It is part of my morning routine now: brush my teeth, make a cup of coffee, and check Twitter. Check Facebook. Check LinkedIn. Has anyone tweeted us this morning? Commented on a post? What is everyone else talking about online today?
When I first joined Facebook in 2005, I never imagined that I would one day be monitoring tweets, status updates and blogs as part of my career in PR. But it’s certainly an important one; where someone’s talking about your brand, you want to be right there listening.
I’ve quickly learned that community management is more than just a quick check in the morning. Rather, scanning and monitoring is woven in throughout my day because, like traditional media monitoring, being ready to respond quickly is critical – whether that be to offer your brand’s expertise in a relevant topic, to acknowledge and reply to criticism, or even to graciously accept positive feedback. Because you never know: a chance like this may come along.
But it’s not every day that a funny interaction with a Grammy winner happens; it’s just as important to celebrate the small wins. There are many resources that discuss the low emphasis we should place on the volume of likes, retweets and followers we can get. I still, however, get a twinge of excitement (and yes, pride) when I see someone has liked a post or favourited a tweet – especially, of course, when it comes from someone within the brand’s target audience. Even better if they shared or retweeted. To me, the small signal that someone has seen the content and taken an extra step to engage with it, even if it is on a small level, still means something.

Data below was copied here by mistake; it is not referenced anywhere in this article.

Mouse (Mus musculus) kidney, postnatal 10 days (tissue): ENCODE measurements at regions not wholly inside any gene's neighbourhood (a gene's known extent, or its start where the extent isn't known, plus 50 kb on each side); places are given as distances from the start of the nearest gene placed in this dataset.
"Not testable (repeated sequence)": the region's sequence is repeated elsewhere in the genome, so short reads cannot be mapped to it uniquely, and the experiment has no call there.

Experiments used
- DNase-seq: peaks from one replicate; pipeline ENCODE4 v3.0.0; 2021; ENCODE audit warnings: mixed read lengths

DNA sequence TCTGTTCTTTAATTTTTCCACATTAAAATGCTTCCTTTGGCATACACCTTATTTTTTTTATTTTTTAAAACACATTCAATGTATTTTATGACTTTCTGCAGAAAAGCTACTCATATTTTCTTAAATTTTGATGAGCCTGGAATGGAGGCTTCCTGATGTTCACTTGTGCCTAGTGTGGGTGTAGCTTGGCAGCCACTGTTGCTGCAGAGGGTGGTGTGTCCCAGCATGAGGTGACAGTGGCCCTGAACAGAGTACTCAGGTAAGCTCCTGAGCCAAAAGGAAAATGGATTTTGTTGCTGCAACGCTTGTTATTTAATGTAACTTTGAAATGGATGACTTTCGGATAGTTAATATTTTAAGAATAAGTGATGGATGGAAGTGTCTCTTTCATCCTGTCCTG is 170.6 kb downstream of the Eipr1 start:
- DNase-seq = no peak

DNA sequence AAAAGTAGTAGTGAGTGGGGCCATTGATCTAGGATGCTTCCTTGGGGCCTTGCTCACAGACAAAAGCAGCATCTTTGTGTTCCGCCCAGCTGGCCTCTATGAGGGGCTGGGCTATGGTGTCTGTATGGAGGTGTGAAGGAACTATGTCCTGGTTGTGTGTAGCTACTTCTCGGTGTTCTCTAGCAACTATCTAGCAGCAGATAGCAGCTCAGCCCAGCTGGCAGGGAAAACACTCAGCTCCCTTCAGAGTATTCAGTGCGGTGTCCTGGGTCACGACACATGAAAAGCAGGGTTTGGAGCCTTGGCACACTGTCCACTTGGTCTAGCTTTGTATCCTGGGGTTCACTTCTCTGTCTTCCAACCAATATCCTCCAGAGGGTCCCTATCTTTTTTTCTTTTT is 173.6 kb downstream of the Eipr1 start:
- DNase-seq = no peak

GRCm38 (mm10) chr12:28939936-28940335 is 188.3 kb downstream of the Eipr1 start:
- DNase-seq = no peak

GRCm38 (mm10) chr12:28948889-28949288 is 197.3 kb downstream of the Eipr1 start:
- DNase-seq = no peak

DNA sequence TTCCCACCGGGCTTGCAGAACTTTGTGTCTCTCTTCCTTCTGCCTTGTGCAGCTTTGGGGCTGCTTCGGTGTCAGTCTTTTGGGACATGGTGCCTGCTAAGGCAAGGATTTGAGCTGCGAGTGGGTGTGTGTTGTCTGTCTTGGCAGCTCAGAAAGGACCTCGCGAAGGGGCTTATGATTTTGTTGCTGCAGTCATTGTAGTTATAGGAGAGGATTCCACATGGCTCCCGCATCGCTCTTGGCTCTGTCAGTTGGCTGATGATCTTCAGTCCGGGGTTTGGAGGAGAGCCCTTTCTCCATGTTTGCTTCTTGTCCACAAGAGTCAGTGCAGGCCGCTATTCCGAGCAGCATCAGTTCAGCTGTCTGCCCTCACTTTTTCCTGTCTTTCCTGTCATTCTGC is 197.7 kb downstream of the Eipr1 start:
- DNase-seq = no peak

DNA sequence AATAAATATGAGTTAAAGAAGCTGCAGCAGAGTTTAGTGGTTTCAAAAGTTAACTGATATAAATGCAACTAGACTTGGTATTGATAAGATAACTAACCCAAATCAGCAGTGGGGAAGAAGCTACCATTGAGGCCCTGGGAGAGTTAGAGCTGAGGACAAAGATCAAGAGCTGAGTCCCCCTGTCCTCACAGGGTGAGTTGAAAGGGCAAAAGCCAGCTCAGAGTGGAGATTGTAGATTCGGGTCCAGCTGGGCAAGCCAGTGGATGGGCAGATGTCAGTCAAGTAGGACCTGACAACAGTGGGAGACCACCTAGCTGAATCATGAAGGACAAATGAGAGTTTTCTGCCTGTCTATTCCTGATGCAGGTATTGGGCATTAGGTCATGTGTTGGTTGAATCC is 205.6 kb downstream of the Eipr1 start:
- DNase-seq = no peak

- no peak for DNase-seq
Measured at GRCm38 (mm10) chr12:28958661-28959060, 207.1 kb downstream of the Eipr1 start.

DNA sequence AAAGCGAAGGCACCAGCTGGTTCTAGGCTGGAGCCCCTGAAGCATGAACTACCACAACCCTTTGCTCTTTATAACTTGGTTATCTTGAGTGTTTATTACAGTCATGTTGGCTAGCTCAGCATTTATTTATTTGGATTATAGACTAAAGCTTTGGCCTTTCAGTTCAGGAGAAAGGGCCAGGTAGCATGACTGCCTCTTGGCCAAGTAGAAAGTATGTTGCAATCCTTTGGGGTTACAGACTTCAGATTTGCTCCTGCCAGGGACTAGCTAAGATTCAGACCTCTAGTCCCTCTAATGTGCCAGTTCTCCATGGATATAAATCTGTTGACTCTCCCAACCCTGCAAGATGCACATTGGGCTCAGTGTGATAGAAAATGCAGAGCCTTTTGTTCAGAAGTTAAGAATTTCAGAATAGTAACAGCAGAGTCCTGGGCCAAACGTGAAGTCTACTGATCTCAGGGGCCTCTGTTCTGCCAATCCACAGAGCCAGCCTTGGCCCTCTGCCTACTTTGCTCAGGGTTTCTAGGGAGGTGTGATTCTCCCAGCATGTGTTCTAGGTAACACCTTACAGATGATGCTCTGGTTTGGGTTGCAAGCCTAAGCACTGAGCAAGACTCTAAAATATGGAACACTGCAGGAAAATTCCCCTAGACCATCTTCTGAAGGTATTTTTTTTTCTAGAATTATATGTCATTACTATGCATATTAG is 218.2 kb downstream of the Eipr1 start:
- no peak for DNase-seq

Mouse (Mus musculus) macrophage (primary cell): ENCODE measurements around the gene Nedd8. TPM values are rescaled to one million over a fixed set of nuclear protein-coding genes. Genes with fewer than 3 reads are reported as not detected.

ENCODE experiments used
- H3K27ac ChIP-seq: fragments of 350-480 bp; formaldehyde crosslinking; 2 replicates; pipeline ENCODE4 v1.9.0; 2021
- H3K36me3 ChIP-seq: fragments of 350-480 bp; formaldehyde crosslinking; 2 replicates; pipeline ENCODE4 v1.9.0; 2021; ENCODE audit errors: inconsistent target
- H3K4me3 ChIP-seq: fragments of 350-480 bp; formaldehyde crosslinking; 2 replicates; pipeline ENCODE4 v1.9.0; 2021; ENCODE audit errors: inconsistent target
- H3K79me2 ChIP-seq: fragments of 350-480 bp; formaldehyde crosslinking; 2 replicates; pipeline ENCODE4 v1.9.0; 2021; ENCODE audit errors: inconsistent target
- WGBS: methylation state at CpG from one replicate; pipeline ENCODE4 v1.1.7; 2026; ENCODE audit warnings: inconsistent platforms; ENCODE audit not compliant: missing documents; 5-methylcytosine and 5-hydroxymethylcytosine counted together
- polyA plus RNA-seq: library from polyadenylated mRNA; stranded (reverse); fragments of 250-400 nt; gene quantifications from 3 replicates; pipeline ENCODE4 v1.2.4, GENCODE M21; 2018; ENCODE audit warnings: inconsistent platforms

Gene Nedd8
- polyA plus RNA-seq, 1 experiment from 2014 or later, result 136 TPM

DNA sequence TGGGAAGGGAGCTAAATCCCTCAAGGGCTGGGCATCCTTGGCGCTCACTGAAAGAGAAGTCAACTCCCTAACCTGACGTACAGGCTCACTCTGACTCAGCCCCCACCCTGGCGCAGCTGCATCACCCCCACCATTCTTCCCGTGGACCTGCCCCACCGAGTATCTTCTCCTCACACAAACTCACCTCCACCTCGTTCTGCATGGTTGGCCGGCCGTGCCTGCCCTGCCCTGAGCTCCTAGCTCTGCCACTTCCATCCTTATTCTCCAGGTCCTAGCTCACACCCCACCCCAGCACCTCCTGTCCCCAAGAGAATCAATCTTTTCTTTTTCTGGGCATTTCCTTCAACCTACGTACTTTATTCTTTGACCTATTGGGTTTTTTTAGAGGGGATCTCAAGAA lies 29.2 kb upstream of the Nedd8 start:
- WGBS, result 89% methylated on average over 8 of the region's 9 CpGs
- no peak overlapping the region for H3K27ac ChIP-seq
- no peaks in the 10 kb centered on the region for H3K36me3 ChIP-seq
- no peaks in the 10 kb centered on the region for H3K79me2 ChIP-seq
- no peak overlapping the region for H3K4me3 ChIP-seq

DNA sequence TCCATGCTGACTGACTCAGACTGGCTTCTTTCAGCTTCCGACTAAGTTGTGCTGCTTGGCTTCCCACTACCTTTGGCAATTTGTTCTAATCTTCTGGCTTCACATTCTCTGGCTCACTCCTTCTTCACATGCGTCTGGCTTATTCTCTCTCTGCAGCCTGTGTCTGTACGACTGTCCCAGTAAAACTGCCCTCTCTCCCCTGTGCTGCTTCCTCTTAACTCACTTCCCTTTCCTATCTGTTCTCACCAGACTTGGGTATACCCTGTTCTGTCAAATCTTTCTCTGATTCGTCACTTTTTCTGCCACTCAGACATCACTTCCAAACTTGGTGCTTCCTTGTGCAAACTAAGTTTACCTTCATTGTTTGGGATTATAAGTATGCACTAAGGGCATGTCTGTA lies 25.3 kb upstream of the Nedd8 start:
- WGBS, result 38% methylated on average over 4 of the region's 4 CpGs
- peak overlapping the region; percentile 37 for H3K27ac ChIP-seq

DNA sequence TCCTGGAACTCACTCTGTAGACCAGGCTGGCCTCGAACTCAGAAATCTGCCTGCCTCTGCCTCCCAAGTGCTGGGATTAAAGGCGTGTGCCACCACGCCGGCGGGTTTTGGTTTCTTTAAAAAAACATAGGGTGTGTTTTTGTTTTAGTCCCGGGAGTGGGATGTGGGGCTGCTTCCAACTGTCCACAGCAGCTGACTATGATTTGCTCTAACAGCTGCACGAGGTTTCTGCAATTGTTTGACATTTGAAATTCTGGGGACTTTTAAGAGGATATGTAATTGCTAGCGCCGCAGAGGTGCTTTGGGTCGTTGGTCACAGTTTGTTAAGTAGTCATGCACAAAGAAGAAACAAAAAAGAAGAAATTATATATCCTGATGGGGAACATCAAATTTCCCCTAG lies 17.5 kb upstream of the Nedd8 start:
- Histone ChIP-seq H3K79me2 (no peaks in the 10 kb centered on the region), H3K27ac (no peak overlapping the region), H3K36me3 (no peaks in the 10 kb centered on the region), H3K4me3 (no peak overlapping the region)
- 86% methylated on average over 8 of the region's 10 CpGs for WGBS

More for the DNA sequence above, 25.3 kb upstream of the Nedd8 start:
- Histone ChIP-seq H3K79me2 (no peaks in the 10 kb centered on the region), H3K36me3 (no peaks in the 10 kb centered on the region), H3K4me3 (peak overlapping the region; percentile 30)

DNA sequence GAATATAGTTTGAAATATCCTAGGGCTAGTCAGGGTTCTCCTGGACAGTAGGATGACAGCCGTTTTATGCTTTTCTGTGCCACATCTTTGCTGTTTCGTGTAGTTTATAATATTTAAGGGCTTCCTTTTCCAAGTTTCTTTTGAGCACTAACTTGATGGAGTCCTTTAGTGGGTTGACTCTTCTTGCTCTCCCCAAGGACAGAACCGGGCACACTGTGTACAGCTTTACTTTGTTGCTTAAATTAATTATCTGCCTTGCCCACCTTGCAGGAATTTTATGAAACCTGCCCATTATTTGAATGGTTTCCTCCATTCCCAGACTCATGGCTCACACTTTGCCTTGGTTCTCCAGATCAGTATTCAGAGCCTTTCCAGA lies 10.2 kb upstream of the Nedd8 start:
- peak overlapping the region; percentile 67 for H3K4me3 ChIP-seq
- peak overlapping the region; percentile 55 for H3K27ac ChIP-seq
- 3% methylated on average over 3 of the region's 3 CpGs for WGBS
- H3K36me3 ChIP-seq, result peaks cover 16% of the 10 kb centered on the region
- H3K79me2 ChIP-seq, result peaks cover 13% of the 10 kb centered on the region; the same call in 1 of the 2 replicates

At Felicity, we’ve had fun starting new initiatives like gifting a coffee per week to thank a follower; it’s been thrilling to see someone be pleasantly surprised by the unexpected treat, or even being given a shout-out in #FF posts (I hope they think of it as a small win in return!). In such a vast online network, it still means a lot to make that one-on-one connection.
Alongside the positive interactions, there are certainly pressures. The biggie: how to respond to criticism. The usual principles of crisis communications typically apply – acknowledge quickly, show compassion, offer a solution – but I’ve also learned that sometimes it’s best to leave it alone. For example, there are situations where it may make sense not to interject in a conversation between two parties discussing your brand and who have not directed any comments your way. Even interrupting with “exceptional customer service” might be seen as being too pushy. In addition to considering these situations on a case-by-case basis, I remind myself to stay true to the brand voice through it all, and consider how every post, tweet and social media initiative reflects it.
The community manager hat is one that I find hard to take off. Sifting through content to share can easily suck me in for hours, as can searching for interesting people to follow. But being a community manager also means being part of a community, and seeing that strangers around the world can share in that experience makes the work more like fun.